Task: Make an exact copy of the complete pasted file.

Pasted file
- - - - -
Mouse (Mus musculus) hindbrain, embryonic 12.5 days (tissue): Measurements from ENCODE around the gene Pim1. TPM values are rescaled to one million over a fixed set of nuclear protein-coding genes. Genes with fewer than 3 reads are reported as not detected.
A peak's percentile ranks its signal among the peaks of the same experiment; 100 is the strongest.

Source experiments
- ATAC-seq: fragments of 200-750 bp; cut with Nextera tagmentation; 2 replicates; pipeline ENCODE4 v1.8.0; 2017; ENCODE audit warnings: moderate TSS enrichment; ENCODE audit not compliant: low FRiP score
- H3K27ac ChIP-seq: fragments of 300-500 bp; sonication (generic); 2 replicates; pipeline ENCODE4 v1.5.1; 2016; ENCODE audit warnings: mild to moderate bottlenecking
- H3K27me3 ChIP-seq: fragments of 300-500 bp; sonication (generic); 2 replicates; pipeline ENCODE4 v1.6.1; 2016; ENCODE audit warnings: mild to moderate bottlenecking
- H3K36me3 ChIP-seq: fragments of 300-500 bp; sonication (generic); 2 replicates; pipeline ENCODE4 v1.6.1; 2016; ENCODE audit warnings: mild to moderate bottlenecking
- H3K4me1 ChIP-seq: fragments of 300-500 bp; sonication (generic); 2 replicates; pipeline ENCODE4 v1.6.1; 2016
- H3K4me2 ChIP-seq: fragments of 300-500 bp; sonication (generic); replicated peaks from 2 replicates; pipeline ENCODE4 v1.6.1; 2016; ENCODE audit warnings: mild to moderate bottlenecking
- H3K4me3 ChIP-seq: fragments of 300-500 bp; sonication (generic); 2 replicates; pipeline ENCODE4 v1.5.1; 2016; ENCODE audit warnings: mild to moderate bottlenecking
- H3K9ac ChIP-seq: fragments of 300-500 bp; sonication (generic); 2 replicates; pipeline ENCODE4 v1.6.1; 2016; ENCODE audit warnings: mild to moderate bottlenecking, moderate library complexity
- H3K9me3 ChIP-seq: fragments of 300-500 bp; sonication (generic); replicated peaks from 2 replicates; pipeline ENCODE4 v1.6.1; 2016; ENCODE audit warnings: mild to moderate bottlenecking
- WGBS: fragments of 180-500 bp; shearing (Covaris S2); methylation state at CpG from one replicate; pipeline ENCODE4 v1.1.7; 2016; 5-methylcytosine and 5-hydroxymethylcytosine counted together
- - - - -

Mouse (Mus musculus) hindbrain, embryonic 12.5 days (tissue): Measurements from ENCODE around the gene Pim1. TPM values are rescaled to one million over a fixed set of nuclear protein-coding genes. Genes with fewer than 3 reads are reported as not detected.
A peak's percentile ranks its signal among the peaks of the same experiment; 100 is the strongest.

Source experiments
- ATAC-seq: fragments of 200-750 bp; cut with Nextera tagmentation; 2 replicates; pipeline ENCODE4 v1.8.0; 2017; ENCODE audit warnings: moderate TSS enrichment; ENCODE audit not compliant: low FRiP score
- H3K27ac ChIP-seq: fragments of 300-500 bp; sonication (generic); 2 replicates; pipeline ENCODE4 v1.5.1; 2016; ENCODE audit warnings: mild to moderate bottlenecking
- H3K27me3 ChIP-seq: fragments of 300-500 bp; sonication (generic); 2 replicates; pipeline ENCODE4 v1.6.1; 2016; ENCODE audit warnings: mild to moderate bottlenecking
- H3K36me3 ChIP-seq: fragments of 300-500 bp; sonication (generic); 2 replicates; pipeline ENCODE4 v1.6.1; 2016; ENCODE audit warnings: mild to moderate bottlenecking
- H3K4me1 ChIP-seq: fragments of 300-500 bp; sonication (generic); 2 replicates; pipeline ENCODE4 v1.6.1; 2016
- H3K4me2 ChIP-seq: fragments of 300-500 bp; sonication (generic); replicated peaks from 2 replicates; pipeline ENCODE4 v1.6.1; 2016; ENCODE audit warnings: mild to moderate bottlenecking
- H3K4me3 ChIP-seq: fragments of 300-500 bp; sonication (generic); 2 replicates; pipeline ENCODE4 v1.5.1; 2016; ENCODE audit warnings: mild to moderate bottlenecking
- H3K9ac ChIP-seq: fragments of 300-500 bp; sonication (generic); 2 replicates; pipeline ENCODE4 v1.6.1; 2016; ENCODE audit warnings: mild to moderate bottlenecking, moderate library complexity
- H3K9me3 ChIP-seq: fragments of 300-500 bp; sonication (generic); replicated peaks from 2 replicates; pipeline ENCODE4 v1.6.1; 2016; ENCODE audit warnings: mild to moderate bottlenecking
- WGBS: fragments of 180-500 bp; shearing (Covaris S2); methylation state at CpG from one replicate; pipeline ENCODE4 v1.1.7; 2016; 5-methylcytosine and 5-hydroxymethylcytosine counted together